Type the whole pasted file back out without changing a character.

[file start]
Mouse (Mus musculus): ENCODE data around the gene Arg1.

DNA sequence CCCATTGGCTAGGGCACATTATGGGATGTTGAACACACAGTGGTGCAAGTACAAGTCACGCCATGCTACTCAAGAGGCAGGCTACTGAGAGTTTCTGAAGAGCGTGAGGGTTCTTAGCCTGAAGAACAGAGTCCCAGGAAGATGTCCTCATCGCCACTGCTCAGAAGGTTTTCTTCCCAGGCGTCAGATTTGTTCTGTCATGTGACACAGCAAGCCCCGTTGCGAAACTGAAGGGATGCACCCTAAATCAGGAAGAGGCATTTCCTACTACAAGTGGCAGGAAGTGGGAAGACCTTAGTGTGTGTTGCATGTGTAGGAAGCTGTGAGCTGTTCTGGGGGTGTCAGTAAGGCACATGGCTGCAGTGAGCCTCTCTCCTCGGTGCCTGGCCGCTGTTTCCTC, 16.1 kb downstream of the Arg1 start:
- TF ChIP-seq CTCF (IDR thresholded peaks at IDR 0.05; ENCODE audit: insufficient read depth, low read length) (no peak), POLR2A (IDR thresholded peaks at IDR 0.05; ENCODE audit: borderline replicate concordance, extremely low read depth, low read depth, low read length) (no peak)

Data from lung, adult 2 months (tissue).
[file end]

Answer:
Mouse (Mus musculus): ENCODE data around the gene Arg1.

DNA sequence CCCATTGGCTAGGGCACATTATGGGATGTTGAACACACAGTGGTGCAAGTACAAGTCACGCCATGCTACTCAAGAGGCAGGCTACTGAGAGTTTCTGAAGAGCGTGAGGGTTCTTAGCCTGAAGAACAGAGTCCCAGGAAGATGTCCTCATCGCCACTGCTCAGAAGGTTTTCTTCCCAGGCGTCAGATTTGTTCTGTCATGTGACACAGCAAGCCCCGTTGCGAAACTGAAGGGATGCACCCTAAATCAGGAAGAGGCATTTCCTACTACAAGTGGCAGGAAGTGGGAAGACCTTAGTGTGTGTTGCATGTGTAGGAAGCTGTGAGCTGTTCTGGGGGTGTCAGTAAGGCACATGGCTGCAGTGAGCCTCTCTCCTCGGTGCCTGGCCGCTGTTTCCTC, 16.1 kb downstream of the Arg1 start:
- TF ChIP-seq CTCF (IDR thresholded peaks at IDR 0.05; ENCODE audit: insufficient read depth, low read length) (no peak), POLR2A (IDR thresholded peaks at IDR 0.05; ENCODE audit: borderline replicate concordance, extremely low read depth, low read depth, low read length) (no peak)

Data from lung, adult 2 months (tissue).